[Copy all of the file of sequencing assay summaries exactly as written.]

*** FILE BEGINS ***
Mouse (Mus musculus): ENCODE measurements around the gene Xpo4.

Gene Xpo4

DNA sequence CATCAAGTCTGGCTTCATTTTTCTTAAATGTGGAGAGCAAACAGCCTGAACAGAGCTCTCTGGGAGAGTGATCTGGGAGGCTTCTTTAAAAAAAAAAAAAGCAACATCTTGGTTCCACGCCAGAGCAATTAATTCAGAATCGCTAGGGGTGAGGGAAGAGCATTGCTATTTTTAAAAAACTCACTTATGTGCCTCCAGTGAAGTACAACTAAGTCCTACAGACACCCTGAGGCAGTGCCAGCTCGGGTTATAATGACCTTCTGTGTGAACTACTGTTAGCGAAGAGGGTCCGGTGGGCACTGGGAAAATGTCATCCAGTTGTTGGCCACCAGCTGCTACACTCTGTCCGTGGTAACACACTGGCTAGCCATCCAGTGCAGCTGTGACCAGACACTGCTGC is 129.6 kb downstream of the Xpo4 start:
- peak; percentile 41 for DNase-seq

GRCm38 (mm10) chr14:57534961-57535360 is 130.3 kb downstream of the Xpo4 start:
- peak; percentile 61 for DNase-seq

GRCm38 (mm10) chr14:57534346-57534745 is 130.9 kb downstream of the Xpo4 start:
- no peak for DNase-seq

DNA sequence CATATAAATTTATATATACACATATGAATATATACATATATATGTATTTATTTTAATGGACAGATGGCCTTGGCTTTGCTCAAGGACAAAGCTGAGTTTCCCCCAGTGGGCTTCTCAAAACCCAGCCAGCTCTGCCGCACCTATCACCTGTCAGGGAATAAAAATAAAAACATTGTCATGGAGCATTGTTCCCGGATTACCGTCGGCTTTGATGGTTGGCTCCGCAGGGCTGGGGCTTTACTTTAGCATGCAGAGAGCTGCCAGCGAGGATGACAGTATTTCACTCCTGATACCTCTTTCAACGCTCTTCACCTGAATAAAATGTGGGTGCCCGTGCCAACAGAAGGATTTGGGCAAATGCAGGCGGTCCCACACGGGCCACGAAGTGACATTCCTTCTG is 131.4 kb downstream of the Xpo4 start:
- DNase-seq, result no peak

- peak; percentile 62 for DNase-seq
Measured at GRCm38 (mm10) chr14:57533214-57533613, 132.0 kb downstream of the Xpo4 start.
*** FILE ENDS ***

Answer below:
Mouse (Mus musculus): ENCODE measurements around the gene Xpo4.

Gene Xpo4

DNA sequence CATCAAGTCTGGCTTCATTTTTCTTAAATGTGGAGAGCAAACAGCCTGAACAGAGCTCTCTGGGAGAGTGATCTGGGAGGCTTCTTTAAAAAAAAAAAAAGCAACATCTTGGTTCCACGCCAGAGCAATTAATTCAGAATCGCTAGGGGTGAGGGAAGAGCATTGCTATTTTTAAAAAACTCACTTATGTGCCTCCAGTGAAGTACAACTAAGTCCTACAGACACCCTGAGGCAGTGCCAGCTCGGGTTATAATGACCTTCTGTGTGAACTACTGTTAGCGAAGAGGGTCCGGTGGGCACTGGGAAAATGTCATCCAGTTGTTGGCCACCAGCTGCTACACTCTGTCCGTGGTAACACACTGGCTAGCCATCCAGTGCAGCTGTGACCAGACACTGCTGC is 129.6 kb downstream of the Xpo4 start:
- peak; percentile 41 for DNase-seq

GRCm38 (mm10) chr14:57534961-57535360 is 130.3 kb downstream of the Xpo4 start:
- peak; percentile 61 for DNase-seq

GRCm38 (mm10) chr14:57534346-57534745 is 130.9 kb downstream of the Xpo4 start:
- no peak for DNase-seq

DNA sequence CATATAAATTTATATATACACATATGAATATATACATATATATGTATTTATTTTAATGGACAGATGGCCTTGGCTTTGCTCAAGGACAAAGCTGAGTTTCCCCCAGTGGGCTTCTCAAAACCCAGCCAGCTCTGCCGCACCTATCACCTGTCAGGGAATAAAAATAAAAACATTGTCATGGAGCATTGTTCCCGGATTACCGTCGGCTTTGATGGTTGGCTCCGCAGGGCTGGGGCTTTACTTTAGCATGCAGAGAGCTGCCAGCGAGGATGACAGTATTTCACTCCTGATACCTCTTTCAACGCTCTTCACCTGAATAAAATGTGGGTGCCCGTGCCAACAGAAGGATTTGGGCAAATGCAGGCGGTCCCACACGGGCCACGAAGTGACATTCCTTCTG is 131.4 kb downstream of the Xpo4 start:
- DNase-seq, result no peak

- peak; percentile 62 for DNase-seq
Measured at GRCm38 (mm10) chr14:57533214-57533613, 132.0 kb downstream of the Xpo4 start.